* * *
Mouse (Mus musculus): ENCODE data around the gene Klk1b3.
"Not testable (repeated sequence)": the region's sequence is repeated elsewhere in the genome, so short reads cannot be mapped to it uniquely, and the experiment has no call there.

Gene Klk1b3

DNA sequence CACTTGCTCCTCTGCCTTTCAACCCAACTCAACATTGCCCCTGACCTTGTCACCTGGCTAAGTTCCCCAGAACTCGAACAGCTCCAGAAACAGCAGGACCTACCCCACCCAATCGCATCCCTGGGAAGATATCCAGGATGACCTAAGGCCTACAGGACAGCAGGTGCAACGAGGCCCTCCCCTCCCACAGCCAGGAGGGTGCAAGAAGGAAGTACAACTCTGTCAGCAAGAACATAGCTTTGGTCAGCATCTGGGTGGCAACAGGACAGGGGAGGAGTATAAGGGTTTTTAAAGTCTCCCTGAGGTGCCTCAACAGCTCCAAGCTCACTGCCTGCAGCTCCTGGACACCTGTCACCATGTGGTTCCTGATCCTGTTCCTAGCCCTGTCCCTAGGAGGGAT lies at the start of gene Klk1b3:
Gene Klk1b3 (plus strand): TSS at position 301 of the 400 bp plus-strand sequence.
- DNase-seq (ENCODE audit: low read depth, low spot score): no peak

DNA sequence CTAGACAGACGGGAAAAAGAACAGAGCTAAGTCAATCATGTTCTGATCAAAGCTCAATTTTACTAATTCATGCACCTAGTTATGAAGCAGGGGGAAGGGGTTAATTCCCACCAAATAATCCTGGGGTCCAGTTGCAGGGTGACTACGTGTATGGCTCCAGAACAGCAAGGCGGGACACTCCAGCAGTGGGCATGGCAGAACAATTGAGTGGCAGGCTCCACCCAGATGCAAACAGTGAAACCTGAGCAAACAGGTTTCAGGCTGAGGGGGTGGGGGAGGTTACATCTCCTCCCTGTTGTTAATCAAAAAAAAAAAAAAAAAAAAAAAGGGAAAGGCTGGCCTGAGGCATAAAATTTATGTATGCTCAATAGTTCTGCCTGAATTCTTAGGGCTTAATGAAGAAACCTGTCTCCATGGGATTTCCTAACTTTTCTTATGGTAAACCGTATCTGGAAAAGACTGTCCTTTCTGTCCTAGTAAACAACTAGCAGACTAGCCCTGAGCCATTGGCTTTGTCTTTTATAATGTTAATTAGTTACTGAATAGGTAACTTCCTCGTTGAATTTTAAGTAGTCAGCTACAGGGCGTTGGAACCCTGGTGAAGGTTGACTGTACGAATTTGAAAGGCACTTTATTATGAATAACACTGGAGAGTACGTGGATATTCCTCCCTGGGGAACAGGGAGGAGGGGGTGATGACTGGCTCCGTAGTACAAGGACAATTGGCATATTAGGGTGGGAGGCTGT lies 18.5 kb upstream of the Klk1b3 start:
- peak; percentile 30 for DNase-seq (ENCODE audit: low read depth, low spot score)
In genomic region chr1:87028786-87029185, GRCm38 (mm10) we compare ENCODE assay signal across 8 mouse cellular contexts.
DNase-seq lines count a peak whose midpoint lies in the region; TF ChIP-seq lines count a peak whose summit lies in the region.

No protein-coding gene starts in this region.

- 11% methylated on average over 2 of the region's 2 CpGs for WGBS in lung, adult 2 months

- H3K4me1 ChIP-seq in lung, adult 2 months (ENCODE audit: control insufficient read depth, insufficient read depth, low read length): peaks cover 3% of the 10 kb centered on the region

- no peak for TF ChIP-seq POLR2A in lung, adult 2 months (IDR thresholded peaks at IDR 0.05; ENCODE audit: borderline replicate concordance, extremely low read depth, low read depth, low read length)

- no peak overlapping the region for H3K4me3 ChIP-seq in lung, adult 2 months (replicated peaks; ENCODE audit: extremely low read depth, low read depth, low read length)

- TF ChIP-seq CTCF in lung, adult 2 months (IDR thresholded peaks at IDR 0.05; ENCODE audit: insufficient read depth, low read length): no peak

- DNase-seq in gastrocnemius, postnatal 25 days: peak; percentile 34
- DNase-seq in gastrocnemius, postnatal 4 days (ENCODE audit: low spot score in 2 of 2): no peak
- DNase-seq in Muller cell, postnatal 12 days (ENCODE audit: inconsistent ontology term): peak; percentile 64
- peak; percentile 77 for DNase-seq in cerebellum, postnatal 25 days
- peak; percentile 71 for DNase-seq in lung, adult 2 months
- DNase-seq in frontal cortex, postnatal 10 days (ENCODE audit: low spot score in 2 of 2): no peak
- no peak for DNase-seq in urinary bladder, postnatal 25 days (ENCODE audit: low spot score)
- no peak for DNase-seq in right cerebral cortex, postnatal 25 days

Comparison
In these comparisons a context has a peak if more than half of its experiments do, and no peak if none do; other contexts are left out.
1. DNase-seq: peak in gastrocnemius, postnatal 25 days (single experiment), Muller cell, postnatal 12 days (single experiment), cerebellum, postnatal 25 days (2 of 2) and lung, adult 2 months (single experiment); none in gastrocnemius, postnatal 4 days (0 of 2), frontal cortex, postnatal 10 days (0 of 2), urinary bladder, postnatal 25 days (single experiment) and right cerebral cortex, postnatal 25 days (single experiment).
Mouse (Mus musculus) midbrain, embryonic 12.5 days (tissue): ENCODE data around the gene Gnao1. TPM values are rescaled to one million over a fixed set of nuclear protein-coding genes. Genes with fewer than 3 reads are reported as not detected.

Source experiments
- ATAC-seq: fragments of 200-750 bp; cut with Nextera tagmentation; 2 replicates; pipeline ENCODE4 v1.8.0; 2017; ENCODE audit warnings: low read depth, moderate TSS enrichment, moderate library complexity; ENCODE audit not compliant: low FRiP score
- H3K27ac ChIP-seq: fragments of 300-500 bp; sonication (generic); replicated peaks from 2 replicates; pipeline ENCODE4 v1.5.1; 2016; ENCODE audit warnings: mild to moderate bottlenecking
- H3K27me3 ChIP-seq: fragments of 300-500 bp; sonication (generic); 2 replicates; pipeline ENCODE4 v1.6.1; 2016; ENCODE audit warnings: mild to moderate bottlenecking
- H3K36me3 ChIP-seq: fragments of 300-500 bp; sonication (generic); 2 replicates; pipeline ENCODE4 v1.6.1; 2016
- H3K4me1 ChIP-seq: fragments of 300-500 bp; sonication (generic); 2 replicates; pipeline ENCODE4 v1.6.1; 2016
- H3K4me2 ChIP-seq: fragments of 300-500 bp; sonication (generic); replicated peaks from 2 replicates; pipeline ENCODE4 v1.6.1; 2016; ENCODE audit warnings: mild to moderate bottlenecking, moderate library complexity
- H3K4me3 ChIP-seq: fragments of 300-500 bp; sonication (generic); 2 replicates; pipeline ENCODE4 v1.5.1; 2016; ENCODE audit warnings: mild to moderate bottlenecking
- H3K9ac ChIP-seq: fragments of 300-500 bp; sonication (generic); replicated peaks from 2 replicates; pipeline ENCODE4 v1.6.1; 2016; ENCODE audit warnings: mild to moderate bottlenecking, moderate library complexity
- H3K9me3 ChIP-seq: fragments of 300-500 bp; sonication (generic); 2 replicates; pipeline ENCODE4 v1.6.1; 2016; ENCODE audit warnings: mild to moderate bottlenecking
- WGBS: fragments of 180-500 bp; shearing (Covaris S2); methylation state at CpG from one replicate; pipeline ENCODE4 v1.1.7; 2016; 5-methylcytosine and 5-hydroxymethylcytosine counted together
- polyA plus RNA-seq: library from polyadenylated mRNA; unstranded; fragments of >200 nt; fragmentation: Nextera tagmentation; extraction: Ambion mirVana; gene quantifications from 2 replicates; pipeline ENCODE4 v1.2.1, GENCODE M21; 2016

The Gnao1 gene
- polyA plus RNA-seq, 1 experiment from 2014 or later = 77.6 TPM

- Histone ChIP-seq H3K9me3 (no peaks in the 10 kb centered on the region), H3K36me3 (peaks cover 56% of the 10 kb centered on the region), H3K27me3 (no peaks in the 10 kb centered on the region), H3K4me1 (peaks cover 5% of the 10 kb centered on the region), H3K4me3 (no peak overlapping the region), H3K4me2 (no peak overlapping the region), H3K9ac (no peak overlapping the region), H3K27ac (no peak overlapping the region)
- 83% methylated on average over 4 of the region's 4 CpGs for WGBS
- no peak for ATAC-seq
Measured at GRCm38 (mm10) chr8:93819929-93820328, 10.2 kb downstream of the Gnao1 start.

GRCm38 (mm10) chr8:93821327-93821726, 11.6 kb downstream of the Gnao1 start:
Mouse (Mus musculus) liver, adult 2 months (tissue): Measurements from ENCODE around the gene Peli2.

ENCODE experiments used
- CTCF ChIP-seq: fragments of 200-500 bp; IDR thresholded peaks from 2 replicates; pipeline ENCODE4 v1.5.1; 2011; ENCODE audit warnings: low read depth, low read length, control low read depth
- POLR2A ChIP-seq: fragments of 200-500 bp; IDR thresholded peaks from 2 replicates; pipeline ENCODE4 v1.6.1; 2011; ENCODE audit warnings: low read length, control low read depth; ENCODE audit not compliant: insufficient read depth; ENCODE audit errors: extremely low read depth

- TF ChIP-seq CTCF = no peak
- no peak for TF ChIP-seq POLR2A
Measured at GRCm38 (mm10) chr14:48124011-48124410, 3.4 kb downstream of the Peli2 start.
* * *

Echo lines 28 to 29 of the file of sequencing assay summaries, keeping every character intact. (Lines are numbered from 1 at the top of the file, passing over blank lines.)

Mouse (Mus musculus) midbrain, embryonic 12.5 days (tissue): ENCODE data around the gene Gnao1. TPM values are rescaled to one million over a fixed set of nuclear protein-coding genes. Genes with fewer than 3 reads are reported as not detected.

Source experiments